I sympathise with the Japanese man too scared to charge visitors. I’ve worked in a museum, it’s one great impatient jostle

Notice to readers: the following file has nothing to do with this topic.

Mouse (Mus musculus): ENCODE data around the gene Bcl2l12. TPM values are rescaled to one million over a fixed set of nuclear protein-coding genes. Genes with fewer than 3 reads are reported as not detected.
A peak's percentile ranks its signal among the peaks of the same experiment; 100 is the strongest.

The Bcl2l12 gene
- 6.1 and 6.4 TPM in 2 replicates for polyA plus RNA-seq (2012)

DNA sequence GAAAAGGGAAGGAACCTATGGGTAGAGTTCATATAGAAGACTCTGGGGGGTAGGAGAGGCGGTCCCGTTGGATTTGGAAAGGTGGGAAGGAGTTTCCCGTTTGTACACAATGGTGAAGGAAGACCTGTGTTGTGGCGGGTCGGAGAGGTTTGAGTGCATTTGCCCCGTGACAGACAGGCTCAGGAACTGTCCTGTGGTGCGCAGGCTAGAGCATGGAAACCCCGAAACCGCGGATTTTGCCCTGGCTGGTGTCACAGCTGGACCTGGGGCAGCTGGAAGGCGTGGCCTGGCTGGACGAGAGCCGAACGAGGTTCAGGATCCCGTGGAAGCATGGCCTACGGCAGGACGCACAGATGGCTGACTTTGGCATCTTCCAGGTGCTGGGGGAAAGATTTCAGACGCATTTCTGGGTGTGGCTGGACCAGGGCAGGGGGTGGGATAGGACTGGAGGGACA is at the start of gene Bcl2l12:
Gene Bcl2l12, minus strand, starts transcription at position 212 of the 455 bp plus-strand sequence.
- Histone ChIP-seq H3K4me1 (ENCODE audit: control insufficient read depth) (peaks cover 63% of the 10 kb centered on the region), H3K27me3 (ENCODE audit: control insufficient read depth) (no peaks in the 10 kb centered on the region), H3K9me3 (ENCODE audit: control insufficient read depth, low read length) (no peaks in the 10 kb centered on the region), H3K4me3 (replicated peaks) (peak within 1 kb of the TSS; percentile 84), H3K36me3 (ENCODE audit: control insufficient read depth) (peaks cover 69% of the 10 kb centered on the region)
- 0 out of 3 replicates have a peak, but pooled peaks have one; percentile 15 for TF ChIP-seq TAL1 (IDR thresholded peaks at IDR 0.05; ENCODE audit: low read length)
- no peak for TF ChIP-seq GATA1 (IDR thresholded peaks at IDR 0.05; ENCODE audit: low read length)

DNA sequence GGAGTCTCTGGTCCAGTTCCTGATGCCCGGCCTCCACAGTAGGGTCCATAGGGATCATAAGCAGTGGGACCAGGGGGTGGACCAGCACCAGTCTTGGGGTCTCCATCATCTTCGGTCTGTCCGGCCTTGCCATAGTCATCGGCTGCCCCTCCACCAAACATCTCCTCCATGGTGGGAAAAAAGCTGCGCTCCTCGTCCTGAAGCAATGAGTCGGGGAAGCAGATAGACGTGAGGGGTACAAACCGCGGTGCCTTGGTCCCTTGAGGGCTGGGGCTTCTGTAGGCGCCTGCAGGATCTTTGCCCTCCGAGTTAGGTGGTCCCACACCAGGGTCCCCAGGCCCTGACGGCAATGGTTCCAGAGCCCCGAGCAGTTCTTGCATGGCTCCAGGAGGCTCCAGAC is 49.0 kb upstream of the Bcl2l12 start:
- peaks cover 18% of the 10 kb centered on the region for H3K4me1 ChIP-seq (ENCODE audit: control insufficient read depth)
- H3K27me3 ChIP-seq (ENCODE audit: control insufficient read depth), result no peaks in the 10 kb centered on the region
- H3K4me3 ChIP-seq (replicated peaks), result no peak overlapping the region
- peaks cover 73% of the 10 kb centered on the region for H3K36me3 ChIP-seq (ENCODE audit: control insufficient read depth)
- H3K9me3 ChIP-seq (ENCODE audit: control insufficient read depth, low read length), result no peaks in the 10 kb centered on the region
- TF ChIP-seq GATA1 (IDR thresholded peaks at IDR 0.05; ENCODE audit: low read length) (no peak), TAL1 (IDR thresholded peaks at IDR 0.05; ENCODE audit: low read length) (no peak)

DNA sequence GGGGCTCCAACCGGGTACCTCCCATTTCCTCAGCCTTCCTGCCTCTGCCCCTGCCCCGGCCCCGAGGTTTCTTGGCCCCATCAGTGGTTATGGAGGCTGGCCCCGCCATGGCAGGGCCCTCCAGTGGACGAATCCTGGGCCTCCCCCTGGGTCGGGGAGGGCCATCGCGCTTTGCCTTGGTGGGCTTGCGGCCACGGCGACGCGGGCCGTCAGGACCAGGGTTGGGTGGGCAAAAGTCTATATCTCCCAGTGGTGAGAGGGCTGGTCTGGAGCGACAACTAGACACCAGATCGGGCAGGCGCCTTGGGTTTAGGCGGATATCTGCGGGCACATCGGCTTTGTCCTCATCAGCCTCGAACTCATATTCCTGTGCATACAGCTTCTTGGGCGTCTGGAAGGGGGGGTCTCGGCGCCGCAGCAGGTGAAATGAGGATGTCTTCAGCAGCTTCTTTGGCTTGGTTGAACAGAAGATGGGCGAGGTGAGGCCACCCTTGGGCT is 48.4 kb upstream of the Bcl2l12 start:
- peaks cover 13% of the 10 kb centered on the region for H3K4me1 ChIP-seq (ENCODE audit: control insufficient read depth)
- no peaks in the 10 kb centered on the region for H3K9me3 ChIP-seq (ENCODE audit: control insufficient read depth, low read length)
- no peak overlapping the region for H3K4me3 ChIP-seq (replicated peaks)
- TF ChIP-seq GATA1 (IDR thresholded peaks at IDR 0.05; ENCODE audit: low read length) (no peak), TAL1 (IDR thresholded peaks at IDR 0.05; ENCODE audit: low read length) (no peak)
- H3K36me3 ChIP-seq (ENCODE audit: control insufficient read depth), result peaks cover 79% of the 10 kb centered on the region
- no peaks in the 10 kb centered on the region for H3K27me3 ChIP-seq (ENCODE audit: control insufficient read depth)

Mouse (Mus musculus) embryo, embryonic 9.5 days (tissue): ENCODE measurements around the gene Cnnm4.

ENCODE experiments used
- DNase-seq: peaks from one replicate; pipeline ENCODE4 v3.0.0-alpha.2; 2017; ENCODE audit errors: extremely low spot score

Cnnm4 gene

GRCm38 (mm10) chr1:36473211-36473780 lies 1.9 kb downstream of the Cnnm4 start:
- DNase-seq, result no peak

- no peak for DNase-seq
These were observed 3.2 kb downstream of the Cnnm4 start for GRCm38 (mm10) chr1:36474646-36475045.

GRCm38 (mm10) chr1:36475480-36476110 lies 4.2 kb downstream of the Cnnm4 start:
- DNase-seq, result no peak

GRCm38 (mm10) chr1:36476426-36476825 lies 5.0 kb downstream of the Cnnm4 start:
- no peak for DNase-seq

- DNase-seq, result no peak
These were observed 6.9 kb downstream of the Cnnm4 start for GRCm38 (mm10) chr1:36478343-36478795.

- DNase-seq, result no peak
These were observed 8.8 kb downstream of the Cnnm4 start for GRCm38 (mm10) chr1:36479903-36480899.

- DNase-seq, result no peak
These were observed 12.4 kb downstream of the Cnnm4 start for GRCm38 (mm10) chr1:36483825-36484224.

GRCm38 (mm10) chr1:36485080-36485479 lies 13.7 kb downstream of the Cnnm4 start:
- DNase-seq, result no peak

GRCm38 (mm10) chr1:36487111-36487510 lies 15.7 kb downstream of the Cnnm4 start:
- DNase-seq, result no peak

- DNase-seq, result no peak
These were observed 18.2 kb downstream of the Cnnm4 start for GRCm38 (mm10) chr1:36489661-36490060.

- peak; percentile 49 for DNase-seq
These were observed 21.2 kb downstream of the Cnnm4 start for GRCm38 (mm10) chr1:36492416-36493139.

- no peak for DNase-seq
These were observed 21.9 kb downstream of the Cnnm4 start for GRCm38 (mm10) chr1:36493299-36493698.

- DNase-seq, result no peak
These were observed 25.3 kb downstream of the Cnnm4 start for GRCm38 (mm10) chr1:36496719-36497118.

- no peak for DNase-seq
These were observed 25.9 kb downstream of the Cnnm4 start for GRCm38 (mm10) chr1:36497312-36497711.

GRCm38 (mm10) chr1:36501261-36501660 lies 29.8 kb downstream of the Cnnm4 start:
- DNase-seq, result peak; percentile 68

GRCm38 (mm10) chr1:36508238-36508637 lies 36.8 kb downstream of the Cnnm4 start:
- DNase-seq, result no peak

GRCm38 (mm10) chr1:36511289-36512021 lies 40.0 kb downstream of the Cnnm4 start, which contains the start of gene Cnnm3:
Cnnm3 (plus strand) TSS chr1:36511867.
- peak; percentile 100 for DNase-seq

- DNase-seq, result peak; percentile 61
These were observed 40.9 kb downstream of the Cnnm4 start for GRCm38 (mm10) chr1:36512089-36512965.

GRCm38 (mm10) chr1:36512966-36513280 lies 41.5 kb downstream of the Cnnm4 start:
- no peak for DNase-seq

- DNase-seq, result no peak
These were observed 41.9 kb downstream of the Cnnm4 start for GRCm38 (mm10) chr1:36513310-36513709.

I felt a terrible pang reading about the employee of Shinjuku Gyoen garden who was so scared to charge tourists the entry fee that he lost the attraction about $220,000. It sounds a rather comical situation, but having done that sort of job myself, I recognised the anxiety and helplessness this man might have experienced. I worked and volunteered in museums for over a decade before becoming a writer, and for the most part it was as gentle, hushed and dusty as I could have desired – staff ferociously committed to their budget-constrained cause, dim rooms playing quiet, amiable host to a trove of historical wonders – with the public-facing elements no less pleasurable than any other. Front-of-house in a small museum is nice: you lead tours, run activities and staff the front desk, all the while meeting people who have sought the place out specially, who arrive excited and leave enthused. Those experiences expanded my understanding of the place I worked. Each good day made me feel interested all over again, and part of something precious.